I need to point out, maybe, that my evaluation of Linux distros is strictly from the perspective of a Windows Refugee, who wants an operating system alternative that installs trouble-free on their computer, gives a usable, familiar graphical interface, and does not require a lot of command-line script-writing or tweaking or troubleshooting.

All the distros I mentioned in the "I tried" list certainly have their place in the world.
Debian is one of the grandaddy distros, has spawned many forks, and is manna to programmers. Who couldn't give a crap if they had hi-res video or wi-fi, or Windows media compatibility, because, they're writing serious software, dammit, and a text editor and a compiler is all that matters. If we need that other stuff, we'll program our own.
Ok if I exaggerate a bit?

Similarly CentOS- treasured for it's stability and security, powers web-servers around the world. It is a fixed distribution (Fixed release dates, nothing changes in between). They ridicule the running-release model as a haven for non-uniformity of problem-resolution, since there's no control over when users update what parts of their systems. It's like, you're running "This Version", period. That is also a valid policy. If you're running a server, you don't need fancy GUI and multimedia support. Just something that securely runs scripts and serves data.

So, my focus is on distros that provide an effortless, usable "User Desktop".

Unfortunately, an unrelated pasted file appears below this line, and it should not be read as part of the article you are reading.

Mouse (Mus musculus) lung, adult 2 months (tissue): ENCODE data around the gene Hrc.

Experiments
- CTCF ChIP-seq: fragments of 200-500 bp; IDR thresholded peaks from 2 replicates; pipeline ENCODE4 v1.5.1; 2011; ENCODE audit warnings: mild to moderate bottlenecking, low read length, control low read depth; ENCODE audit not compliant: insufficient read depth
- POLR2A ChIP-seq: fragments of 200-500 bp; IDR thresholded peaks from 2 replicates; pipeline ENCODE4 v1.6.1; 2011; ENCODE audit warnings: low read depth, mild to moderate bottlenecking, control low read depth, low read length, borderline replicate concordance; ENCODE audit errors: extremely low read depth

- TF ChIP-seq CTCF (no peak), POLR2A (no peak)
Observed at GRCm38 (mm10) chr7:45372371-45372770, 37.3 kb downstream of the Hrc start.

Something that installs on your computer quickly and almost automatically, and gives you a pretty GUI interface that is not totally alien to the Windows user.

It should provide support for viewing/listening to the latest multimedia, know when you hook up a new printer and say "Ok, found and automatically installed <new printer>. Would you like to print a test page?" ... Rather than the Windows approach: "Found new unknown device. Please insert driver disc, and wait for blue screen of death." Or the old puritanical Linux approach: "You don't really need that."

That perspective, with much trial and error along the way, explains why I will recommend PCLinuxOS without hesitation to the hesitant Windows Refugee.
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Re: What is this Linux thing anyway?

Postby makaturing » Tue Jan 26, 2016 3:09 pm

Sunbeam wrote:I stopped looking when I found repeatable success.

That's a reasonable thing to do. I suppose I could say the same thing about Windows... I became pretty proficient and comfortable with it, so why look elsewhere?

But the ship began to list with 8.0, and Windows 10 just iced it for me. When your operating system is putting advertising on your screen when all you're trying to do is play Solitaire, there's a problem.